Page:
of risk leaders are preparing for a surge in new regulations.
Increase in new regulations. Most of today’s laws were written for a society that was less connected and less reliant on technology. Regulators and policymakers are keen to update them for a world of decentralized finance, personalized medicine, web3 and metaverse. Proposed regulations challenge ingrained thinking about competition and antitrust, transparency and corporate responsibility. Attempts to build new guardrails abound in areas like privacy and digital assets. Risk executives need to stay on top of what’s likely to pass, what would require entirely new compliance playbooks and what would pose potentially the highest risks to the business model.
Global recession. Nearly three-quarters of both CFOs and corporate directors believe a recession is likely in the next 12 months. This prediction will trigger responses — hiring or spending freezes, accelerated cost-cutting — that will require risk executives to reassess their risk profiles and mitigation plans. Risk management can bring the trust lens to the boldest moves of the business.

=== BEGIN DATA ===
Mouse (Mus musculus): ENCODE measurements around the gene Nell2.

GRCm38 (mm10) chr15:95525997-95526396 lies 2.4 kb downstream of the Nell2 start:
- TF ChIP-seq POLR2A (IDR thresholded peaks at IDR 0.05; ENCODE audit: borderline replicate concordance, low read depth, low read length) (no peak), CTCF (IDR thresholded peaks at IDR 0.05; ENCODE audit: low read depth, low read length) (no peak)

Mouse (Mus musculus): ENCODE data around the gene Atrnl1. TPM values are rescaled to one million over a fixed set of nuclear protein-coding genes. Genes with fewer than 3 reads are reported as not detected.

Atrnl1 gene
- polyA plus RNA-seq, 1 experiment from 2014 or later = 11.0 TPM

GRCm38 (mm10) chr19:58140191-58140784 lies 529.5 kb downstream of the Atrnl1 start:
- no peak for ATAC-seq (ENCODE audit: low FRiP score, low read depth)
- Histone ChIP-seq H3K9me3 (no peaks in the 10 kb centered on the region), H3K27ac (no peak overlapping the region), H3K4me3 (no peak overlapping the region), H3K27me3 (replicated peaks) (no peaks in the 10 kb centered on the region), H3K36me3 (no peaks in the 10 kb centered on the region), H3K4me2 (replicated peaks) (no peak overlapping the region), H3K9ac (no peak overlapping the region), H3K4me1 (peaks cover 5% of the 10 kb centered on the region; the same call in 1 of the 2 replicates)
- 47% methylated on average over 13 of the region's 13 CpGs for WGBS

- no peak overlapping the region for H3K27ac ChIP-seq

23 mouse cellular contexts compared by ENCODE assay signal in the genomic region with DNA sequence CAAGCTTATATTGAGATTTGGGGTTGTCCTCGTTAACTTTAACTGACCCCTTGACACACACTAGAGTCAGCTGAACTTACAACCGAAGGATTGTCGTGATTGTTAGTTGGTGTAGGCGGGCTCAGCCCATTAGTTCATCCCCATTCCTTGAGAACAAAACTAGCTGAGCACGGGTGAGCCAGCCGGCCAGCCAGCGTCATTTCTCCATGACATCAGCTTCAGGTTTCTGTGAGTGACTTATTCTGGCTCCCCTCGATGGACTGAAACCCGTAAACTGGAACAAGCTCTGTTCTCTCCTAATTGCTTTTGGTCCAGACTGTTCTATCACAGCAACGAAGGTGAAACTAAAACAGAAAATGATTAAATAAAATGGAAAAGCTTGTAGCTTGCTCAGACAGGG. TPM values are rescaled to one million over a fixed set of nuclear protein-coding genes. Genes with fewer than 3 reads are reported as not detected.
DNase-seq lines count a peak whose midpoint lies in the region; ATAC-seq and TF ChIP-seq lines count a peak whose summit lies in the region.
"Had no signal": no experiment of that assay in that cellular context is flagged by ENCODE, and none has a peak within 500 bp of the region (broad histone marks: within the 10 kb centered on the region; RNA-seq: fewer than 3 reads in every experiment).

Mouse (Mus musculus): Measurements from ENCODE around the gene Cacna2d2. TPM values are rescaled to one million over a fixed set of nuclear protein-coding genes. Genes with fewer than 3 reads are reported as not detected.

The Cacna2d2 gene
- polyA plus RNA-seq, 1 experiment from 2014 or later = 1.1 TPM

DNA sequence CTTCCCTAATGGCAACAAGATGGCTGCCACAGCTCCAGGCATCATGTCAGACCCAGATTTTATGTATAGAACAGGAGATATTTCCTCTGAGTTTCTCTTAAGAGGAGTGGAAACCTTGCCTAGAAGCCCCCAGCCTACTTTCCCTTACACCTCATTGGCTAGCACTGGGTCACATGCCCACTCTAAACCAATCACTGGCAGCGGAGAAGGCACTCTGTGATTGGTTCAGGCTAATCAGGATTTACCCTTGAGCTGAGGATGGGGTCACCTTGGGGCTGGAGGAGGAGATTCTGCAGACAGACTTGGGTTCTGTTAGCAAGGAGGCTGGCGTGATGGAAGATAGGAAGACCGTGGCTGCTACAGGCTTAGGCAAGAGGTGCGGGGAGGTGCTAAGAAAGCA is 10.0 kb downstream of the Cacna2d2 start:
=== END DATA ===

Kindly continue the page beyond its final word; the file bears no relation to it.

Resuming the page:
Significant employee turnover. Only 27% of all executives consider themselves “very agile” in responding to shifts in the workforce, with even fewer CFOs (12%) and tax leaders (15%) saying so. CHROs (33%) too were marginally confident about their agility. The unknowns can often halt responses, especially when novel moves are needed for the issue described variously as the “great rethink,” “great resignation” or “quiet quitting.” Risk executives need to help ascertain the knock-on effects and cascading operational risks. Whatever creative responses businesses take to retain and hire talent, risk executives also need to help manage reputational risks.